Working 70 hours a week vs. being a digital nomad

Start 2015 I proclaimed I wanted to become a digital nomad. I wanted to travel the world, work remote and see the world.

A quick definition for those unaware of the term digital nomad:

Digital nomads are people who use telecommunications technologies to earn a living and, more generally, conduct their life in a nomadic manner. Such workers typically work remotely—generally from foreign countries, coffee shops, public libraries, co-working spaces and even recreational vehicles—to accomplish tasks and goals that traditionally took place in a single, stationary workplace.)

It was something I had dreamed to do for a long while. Being able to live where I wanted, work when I wanted and see what I wanted – not limited by geography.

In 2015 I managed to get that to work. I managed to be able to pull a stable 50k DKK salary a month (roughly 7.5k USD) from running my remote outsourcing company – and I could have increased that and been living like a king in most places of the world. I lived in Thailand and Philippines. I worked from Malaga. I worked from Bucharest. I worked from Hong Kong. I worked from Berlin.
– All amazing places – especially since I had/have friends and family in those places.

12 Months forward. I am working day and night in the same Danish office – at least 70 hours a week. I don’t really travel. I don’t meet a lot of new people. I earn 25.000 DKK (some months, some months we skip salaries).
Yet I love that much more than being a digital nomad.

Back in October ’15 I decided to join the startup Monera [1] as a partner by buying myself in. Since October ’15 I have worked longer hours than ever, had less energy than ever (because I use so much at work) and  said no to travels since.

So if you compare: “freedom to work when I want, where I want and be able to live like a king” vs. “working day and night, work in a set place and don’t really have any luxuries” – it’s kind of fun how anyone could ever prefer the latter.

Which is my point. So many people get caught up in the “being a digital nomad must be AMAZING”. And yes. It is. Especially the first couple of months.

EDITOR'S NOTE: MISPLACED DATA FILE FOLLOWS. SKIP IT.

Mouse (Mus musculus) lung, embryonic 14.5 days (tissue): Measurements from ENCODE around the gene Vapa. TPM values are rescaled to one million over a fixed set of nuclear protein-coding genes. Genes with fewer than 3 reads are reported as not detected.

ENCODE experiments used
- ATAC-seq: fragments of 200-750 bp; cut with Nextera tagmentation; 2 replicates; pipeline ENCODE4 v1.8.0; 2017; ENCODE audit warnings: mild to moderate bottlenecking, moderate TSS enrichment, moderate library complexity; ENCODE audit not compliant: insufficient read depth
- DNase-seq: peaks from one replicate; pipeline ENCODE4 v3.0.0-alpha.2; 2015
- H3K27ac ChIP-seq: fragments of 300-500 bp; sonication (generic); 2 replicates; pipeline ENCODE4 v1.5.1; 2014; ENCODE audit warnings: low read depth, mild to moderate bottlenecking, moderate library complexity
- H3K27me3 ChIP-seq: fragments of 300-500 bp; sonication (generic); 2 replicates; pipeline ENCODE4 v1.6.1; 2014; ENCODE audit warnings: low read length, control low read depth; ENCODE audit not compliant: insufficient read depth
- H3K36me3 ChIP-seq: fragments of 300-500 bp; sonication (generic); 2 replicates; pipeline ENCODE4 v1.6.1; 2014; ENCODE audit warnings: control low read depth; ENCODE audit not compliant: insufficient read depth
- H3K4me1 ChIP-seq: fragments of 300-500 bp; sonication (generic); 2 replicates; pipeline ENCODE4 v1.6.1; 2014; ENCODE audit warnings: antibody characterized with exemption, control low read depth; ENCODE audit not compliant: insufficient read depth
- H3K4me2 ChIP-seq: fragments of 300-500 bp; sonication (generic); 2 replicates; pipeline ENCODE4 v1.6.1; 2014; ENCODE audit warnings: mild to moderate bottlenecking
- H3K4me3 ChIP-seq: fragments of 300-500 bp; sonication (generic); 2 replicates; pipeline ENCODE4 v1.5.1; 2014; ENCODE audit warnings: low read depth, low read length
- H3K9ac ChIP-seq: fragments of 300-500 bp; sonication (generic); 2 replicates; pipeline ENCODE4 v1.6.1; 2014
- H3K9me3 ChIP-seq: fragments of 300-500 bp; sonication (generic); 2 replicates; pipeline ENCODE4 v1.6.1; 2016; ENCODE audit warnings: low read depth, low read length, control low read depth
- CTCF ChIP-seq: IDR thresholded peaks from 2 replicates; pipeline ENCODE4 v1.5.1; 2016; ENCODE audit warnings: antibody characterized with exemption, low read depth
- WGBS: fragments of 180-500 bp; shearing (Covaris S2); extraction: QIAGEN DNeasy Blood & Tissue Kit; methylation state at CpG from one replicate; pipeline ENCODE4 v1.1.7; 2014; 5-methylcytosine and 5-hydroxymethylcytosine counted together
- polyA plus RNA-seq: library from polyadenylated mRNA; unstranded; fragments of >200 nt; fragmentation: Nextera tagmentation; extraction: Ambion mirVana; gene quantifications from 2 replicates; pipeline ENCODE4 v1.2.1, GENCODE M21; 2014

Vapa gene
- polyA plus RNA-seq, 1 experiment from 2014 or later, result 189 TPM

But as with everything in live, nothing is perfect.
Yes it’s awesome to wake up in a romantic remote city in Vietnam (Da Lat – absolutely amazing by the way) which none of your friends ever heard about, and get served breakfast in bed.

Yet, you get tired of it. And to me – building a startup is so much more fulfilling then travelling the world. Every time people talk about digital nomads the dialogue seems extremely one sided. It’s the “future way to live”. But it’s not for everyone.

You can argue that “why not do both and build your startup remotely?”. I simply just doesn’t buy into that. When you build a startup you need to pick a space where you have plenty of great talent where you can build a team, and you need to work your ass off. It just doesn’t go well with sipping pina coladas and your left hand on the laptop while licking sunshine.

By all means. Take a period of your life where you try it. But don’t get seduced into thinking it’s the perfect way to live.

Many digital nomads gets lonely. Some gets sick (bacteria is different in other countries). Many don’t get enough money from their work.

Most still have a great time – but most also just do it for a short time and it can be compared with a vacation. So do it – but know there are two sides to every story.

I would pick building a startup any day – I would pick sweating and working long hours in a dark office, trying to build something while getting no salary and not having vacations – rather than waking up in a bed in some mountain cabin in Da Lat in Vietnam.

 

[1] Monera is a Danish fin-tech startup. We help improve peoples economies. An average family in Denmark can optimize for around 1 mio DKK (150k USD) over a period of 20 years by just changing how they structure their economy (loans, pension, insurance). We want to give people back those money. And yes, we will come to your country too 😉

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